Project based learning powerpointPresentation Transcript
Project Based Learning By Cathryn Dozier
Background InformationProject-based learning is not a neweducational method. The use of multimedia isa dynamic new form of communication. Themerging of project-based learning andmultimedia represents an extraordinaryteaching strategy that we call project-basedmultimedia learning. Guidelines forimplementing and developing your own unitsbased on this strategy.
Imagine this…….. You look for the teacher as you enter his classroom—he isnt located at the front of the room. He is among a group of students. As you wait, you notice several groups. At the computers, three boys are typing some text, another group of boys paints a colorful scene to be scanned, and a last group of girls uses a Venn diagram. You want to ask them about their work but cant bear to break their concentration. Mr. Dozier notices you and starts toward you, but each group of students she passes stops her to proudly show off their work or ask her to check something. He reaches you and explains the various activities the children are working on to prepare their multimedia presentations. You talk for 8 minutes before you notice this….the children are all still working, still engrossed, still animated and focused. Project-based learning is going on in Mr. Dozier’s room.
What is Project-BasedLearning?Definition: Project-based multimedia learning is a method of teaching in which students acquire new knowledge and skills in the course of designing, planning, and producing a multimedia product. Multimedia: integration of media objects such as text, graphics, video, animation, and sound to represent and convey information Make meaning from educational materials or experience.
Dimensions of Project-BasedLearning Project-based multimedia learning has seven key dimensions: core curriculum, real-world connection, extended time frame, student decision making, collaboration, assessment, and multimedia. A strong unit, however, includes them all. Its possible to have one of these dimensions present.
Core Curriculum At the foundation of any unit of this type is a clear set of learning goals Core Curriculum drawn from whatever curriculum or set of standards is in use. Core emphasizes that project-based multimedia learning should address the basic knowledge and skills all students are expected to acquire These projects lend themselves well to multidisciplinary or cross- Multimedia Multidisciplinary curricular approaches.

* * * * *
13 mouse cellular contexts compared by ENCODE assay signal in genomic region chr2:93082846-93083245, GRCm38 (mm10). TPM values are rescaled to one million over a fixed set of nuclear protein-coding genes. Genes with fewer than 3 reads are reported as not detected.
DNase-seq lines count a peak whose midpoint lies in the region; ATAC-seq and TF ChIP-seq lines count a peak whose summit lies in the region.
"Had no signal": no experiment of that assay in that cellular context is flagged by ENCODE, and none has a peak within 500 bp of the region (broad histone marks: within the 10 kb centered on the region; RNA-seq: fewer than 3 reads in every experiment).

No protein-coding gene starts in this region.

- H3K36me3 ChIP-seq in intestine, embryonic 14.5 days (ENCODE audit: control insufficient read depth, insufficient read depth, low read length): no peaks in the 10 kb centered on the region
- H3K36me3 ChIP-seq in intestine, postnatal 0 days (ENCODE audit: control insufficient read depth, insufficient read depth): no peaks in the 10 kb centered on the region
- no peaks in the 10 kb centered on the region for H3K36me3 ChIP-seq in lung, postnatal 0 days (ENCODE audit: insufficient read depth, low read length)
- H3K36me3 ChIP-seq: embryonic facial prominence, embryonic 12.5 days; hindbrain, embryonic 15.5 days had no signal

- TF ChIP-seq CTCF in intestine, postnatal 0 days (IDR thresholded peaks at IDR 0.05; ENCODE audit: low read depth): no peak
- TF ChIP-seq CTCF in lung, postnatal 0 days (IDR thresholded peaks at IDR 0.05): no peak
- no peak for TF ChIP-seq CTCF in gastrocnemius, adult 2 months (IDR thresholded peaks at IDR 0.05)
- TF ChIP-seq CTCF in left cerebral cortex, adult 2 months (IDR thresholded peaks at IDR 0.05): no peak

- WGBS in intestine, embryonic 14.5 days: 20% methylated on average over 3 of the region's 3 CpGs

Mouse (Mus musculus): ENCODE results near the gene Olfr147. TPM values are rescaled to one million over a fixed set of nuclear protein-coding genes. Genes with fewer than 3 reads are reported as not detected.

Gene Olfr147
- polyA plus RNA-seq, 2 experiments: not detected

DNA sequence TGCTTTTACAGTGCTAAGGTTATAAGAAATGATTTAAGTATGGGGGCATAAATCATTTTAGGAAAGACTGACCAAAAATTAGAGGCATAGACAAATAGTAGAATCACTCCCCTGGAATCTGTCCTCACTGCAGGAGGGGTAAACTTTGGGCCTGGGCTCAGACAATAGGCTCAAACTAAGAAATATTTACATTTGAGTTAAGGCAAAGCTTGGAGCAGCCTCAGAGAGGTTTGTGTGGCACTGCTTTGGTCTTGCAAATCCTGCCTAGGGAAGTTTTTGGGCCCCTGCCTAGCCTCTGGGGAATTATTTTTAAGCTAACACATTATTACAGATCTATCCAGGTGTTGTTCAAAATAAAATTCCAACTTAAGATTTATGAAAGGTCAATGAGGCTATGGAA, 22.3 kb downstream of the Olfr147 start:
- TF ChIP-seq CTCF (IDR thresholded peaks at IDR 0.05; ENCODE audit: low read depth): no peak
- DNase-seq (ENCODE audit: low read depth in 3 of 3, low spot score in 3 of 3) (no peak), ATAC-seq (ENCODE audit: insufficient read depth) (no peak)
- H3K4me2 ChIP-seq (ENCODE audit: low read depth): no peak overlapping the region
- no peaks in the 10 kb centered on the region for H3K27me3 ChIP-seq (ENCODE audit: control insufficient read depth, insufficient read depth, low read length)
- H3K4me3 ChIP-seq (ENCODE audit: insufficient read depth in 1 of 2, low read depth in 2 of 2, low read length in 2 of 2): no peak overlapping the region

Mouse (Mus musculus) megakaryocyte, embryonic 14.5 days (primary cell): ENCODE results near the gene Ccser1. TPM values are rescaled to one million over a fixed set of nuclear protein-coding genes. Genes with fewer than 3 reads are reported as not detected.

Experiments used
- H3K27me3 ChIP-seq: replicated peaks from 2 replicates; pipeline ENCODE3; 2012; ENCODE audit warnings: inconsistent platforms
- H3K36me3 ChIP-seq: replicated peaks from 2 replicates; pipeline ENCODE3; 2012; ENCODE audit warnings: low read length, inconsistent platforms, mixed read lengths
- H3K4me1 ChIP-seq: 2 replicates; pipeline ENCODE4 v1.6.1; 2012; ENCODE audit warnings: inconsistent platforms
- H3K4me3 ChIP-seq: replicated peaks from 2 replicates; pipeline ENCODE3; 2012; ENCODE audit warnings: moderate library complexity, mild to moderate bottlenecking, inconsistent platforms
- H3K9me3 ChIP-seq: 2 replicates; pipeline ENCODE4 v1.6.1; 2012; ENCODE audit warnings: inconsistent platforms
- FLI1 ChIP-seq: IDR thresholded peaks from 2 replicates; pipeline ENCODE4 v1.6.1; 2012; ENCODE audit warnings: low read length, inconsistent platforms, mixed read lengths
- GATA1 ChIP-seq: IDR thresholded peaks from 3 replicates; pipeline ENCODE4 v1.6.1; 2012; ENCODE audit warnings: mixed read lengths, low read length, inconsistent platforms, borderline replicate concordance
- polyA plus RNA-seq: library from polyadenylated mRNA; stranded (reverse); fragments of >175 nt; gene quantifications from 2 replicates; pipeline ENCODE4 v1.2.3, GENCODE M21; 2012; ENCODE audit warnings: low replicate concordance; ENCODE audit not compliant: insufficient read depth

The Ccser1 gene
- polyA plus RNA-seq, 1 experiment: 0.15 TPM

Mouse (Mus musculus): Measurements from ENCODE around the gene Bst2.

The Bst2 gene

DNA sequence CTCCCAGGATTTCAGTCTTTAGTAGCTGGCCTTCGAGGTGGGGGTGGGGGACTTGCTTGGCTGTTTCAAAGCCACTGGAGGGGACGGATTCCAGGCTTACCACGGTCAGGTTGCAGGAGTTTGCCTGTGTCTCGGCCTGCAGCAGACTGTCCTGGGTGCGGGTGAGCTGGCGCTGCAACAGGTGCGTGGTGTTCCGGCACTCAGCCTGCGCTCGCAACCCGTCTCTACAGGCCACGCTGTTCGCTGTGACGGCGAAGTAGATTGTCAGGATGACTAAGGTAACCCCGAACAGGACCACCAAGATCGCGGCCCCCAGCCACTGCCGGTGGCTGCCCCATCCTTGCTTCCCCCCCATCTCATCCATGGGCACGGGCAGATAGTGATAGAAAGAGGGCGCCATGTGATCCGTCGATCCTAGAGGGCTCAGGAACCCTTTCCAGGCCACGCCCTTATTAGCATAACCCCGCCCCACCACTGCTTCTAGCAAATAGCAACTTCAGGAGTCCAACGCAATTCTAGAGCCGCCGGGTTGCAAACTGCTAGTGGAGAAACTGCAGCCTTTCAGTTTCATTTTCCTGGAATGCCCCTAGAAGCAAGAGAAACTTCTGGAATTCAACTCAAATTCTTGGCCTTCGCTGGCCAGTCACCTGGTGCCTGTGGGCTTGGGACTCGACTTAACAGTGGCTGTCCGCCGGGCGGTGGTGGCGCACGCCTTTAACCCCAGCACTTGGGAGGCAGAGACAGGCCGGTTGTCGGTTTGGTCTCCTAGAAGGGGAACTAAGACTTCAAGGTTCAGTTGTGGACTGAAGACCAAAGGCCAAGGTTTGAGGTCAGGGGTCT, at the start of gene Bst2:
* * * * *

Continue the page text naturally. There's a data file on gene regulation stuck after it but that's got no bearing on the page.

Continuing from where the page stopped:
Real World Connectiono Real-world connection. project-based multimedia learning strives to be realo Seeks to connect the world to students’ worko Types of activities, the types of products, or in other ways (Content).o Perceive what is real about the project (Critical)
Extended Time Frameo Good project (not a one-shot lesson)o Extends over a significant period of time.o It may be days, weeks, or monthso May vary with the age of the students and the nature of the projecto (Important) Students experience a succession of challenges that culminates in a substantial final product fromo They can derive pride and a clear sense of accomplishment.
Student Decision Makingo Project-based multimedia learning- students have an opiniono Divide them into “teachers” and “students” based on a clear rationale (decisions)o Example: A teacher might limit students to a single authoring program to minimize complicationso The teacher can allow students to determine what substantive content would be included in their projects.o Students can make decisions about the form and content of their final products, as well as the process for producing them.
Collaboration and Assessment o 3. Collaboration Working together jointly to accomplish a common intellectual purpose. Students may work in pairs or in teams. Whole-class collaborations are also possible. The goal is for each student involved to make a separate contribution to the final work and for the whole to be greater than the sum of the parts. o 4. Assessment Developing expectations Improving the media products Compiling and disseminating evidence of learning
Multimedia students do not learn simply by “using” multimedia produced by others Learn by creating it themselves Programs as HyperStudio, Kid Pix, and Netscape Composer-possible for students become the authors of multimedia content. Not only gathering only written notes, they but create pictures, video clips, recordings, and other media objects that will later serve as the raw material for their final product
Why Use Project-Based Learning? Identifying, organizing, planning, and allocating time, money, materials, and workers. Negotiating, exercising leadership, working with diversity, teaching others new skills, serving clients and customers, and participating as a team member. Selecting technology, applying technology to a task, and maintaining and troubleshooting technology.
Why Use Project-BasedLearning? Skills math, reading, and Hard problem-solving skills mastered at a much higher level than previously expected of high school graduates ability to work in Soft group and make effective oral/written presentations Routine task such asComputer word processingUsage
Summary Project-based multimedia learning is one instructional strategy that you can use in a school year that may also include non-technical projects, lecture and note-taking, rote practice, writing, and artistic or creative work. What they will be doing includes: Planning and organizational skills Learning to present information in compelling ways Synthesizing and analyzing complex content and data Practicing research and technical skills Learning how academic subject matter applies to the real world
Related URLs to PBL http://www.edutopia.org /project-based-learning http://www.rmcdenver.com/useguide/p http://www.rmcdenver.com/useguide/